Dassault CEO shoots down German-Spanish demands over FCAS

Eric Trappier, the CEO of French airplane maker Dassault Aviation, was heard today by the Foreign Affairs, Defense and Armed forces committee of the French Senate, and delivered a strong message on the state of the trilateral Future Combat Air System project. To sum it up bluntly, he said that the demands Germany and Spain are making lead to an unworkable project.

Here is a video of the hearing, in French. A transcript will be published by parliamentary services in the week to come, but for now here are the highlights:

  • The Joint Concept Study (JCS), which deals with the operational and technical feasibility of the overall project, will be finalized by summer, with one to two concept proposal to be presented to the three states.
  • Meanwhile, the various companies involved are finalizing the studies on the demonstrators (engine, airframe, sensors) to be developed before the actual systems to reduce risk. Phase 1A is underway. A Phase 1B is under negotiation, it would amount to 700M€ and consist in a detailed design of the demonstrators. It would be followed by Phase 2, the actual manufacturing of the demonstrators, for 2 billion euros. Afterwards, the development and manufacturing of the actual production systems would run in the tens of billions of euros.
  • Since Spain joined the program in summer 2020, the states have agreed that each would provide one third of the funding, and receive one third of the workshare.
  • During negotiations from June to December 2020, Dassault, which previously had more than 50% of workshare on the NGF, the next generation fighter at the heart of FCAS, and was designated as the design authority, has agreed to reduce it workshare to one-third. This puts Airbus Defense & Space , which is the company that both Germany and Spain have designated has their lead on NGF, in a majority position with the remaining two-thirds.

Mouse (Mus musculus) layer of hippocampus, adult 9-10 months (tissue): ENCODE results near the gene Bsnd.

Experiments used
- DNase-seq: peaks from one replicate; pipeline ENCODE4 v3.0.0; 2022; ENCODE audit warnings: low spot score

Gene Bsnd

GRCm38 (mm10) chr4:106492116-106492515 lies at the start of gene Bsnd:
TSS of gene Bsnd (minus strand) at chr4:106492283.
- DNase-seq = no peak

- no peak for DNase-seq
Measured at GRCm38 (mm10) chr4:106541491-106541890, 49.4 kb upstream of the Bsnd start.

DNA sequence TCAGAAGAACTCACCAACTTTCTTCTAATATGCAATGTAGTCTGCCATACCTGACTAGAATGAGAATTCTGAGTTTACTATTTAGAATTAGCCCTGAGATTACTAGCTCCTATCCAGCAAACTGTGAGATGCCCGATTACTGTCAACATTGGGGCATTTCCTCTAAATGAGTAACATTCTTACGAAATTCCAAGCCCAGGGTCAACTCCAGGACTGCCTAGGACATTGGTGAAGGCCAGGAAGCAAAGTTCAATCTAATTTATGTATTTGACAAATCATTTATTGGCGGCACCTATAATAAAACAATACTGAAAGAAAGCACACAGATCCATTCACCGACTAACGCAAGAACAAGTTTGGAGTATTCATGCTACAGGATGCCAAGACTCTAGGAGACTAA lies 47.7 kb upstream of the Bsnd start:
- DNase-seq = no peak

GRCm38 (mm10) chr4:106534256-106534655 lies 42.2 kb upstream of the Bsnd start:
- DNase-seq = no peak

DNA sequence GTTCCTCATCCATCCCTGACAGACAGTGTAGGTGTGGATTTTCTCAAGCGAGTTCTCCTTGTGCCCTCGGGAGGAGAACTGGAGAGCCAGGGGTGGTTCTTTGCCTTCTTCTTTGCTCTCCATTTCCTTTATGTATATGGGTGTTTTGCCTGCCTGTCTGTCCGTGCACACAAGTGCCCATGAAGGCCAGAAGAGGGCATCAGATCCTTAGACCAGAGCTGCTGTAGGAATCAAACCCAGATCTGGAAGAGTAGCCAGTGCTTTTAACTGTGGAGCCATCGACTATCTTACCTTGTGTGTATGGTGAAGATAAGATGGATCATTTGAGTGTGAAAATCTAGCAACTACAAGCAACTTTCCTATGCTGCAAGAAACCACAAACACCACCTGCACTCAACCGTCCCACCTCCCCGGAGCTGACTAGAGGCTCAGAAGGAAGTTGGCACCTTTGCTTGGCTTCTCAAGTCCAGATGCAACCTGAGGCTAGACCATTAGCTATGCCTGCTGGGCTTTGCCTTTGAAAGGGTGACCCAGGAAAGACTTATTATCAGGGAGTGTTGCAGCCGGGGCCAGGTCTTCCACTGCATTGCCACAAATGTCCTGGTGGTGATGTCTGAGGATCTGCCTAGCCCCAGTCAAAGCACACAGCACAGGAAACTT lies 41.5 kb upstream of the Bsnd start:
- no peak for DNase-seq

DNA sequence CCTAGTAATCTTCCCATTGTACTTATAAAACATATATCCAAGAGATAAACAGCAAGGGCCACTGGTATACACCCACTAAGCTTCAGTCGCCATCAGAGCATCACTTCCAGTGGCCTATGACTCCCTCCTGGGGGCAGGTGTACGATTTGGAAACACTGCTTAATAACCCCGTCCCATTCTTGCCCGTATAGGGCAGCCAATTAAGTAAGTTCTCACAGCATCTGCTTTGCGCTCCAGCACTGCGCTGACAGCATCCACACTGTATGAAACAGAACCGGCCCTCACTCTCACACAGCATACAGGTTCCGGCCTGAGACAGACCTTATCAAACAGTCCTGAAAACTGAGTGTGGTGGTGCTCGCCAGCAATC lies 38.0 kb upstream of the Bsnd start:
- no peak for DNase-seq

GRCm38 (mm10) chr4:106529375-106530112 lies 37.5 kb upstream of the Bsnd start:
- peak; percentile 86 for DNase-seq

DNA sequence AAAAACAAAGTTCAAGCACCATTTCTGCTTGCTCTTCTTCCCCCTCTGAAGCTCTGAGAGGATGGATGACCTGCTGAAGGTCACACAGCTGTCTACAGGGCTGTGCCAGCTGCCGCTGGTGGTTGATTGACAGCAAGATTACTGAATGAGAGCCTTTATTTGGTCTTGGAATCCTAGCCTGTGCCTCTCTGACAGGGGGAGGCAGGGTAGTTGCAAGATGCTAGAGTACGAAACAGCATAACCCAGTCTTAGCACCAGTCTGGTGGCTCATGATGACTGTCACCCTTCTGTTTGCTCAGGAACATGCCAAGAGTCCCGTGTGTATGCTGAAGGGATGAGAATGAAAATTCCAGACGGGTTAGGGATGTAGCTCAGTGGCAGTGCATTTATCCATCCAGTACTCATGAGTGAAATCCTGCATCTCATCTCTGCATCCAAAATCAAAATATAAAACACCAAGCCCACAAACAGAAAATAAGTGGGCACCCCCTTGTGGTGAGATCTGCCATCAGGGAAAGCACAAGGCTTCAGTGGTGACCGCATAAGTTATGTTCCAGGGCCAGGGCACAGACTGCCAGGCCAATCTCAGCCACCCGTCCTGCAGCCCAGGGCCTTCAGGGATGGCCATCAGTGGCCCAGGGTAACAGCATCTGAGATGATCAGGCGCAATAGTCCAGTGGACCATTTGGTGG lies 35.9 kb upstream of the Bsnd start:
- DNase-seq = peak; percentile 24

Dassault artist impression of the NGF
  • Furthermore, whereas previously sub-system work packages were split between either Airbus or Dassault, with one of these being the design authority on each package, the states have decided to have joint design authorities on half one the packages. Trappier underlines that in such a situation, noone is truly responsible for the design. In addition, on the other 50% of the work packages, Dassault left half of those to Airbus as design authority, which means Dassault is now design lead on only roughly 25% of the work packages. Trappier stated “reflecting back to this situation, I think we have gone too far”
  • In the end, Dassault proposed this workshare arrangement to the states, and Germany and Spain refused, because they thought Airbus did not get enough workshare and design authority. Trappier did not budge, because for him increasing the share of Airbus deprives him of the tools he needs to ensure the program meets its specifications and is delivered on time. He cannot do so if he has no leverage towards his subcontractors. So that is where the negotiations blocked. To illustrate his point, he took the example of the flight control system: it is one of Dassault’s main areas of expertise and integral to the performance and safety of the plane, but Germany and Spain are now claiming one third each of the workshare, and want this expertise duplicated in Airbus centers in Manching, Germany and in Spain. He showed the irony of this, since the Airbus team in charge of flight control systems is located in Toulouse, France. Germany is also claiming joint design authority on the cockpit’s man-machine interface, the overall stealth design, and the mission system.
  • On the intellectual property issues that recently surfaced in the press, he underlined that there are two types of actual property: foreground, which is what is developed during the project, and background, which is the knowledge and insights acquired by the company throughout its history. He agrees that foreground should be shared among partners, but not the background, which is the property of Dassault and its source of competitive advantage. If he were to share it, meaning that he would explain to all partners the reason behind the choices that are made, then this expertise would be acquired by the other partners, and if the project stopped in two years they would now be able to compete with Dassault. He strongly reminded the senators that he said so since the beginning of the project, and recently reminded the three military procurement agencies of that.